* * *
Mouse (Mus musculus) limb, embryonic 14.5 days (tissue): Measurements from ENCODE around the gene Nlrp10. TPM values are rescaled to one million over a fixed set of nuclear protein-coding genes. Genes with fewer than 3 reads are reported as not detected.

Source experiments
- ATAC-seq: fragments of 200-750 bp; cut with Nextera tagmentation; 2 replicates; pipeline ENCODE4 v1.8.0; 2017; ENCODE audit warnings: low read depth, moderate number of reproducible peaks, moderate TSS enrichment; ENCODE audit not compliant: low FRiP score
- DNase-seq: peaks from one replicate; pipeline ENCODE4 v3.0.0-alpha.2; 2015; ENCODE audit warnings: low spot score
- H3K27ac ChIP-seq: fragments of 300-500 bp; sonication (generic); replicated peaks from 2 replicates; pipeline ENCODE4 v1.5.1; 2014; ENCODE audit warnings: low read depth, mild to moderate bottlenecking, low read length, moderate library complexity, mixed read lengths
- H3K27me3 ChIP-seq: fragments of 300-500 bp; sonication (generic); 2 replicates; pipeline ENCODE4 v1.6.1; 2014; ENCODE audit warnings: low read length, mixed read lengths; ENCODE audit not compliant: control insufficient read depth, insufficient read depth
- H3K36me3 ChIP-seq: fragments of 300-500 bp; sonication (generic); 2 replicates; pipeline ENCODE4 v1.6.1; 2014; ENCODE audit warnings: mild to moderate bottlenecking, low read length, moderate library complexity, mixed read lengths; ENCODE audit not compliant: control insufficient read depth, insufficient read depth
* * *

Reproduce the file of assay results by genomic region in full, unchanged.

Mouse (Mus musculus) limb, embryonic 14.5 days (tissue): Measurements from ENCODE around the gene Nlrp10. TPM values are rescaled to one million over a fixed set of nuclear protein-coding genes. Genes with fewer than 3 reads are reported as not detected.

Source experiments
- ATAC-seq: fragments of 200-750 bp; cut with Nextera tagmentation; 2 replicates; pipeline ENCODE4 v1.8.0; 2017; ENCODE audit warnings: low read depth, moderate number of reproducible peaks, moderate TSS enrichment; ENCODE audit not compliant: low FRiP score
- DNase-seq: peaks from one replicate; pipeline ENCODE4 v3.0.0-alpha.2; 2015; ENCODE audit warnings: low spot score
- H3K27ac ChIP-seq: fragments of 300-500 bp; sonication (generic); replicated peaks from 2 replicates; pipeline ENCODE4 v1.5.1; 2014; ENCODE audit warnings: low read depth, mild to moderate bottlenecking, low read length, moderate library complexity, mixed read lengths
- H3K27me3 ChIP-seq: fragments of 300-500 bp; sonication (generic); 2 replicates; pipeline ENCODE4 v1.6.1; 2014; ENCODE audit warnings: low read length, mixed read lengths; ENCODE audit not compliant: control insufficient read depth, insufficient read depth
- H3K36me3 ChIP-seq: fragments of 300-500 bp; sonication (generic); 2 replicates; pipeline ENCODE4 v1.6.1; 2014; ENCODE audit warnings: mild to moderate bottlenecking, low read length, moderate library complexity, mixed read lengths; ENCODE audit not compliant: control insufficient read depth, insufficient read depth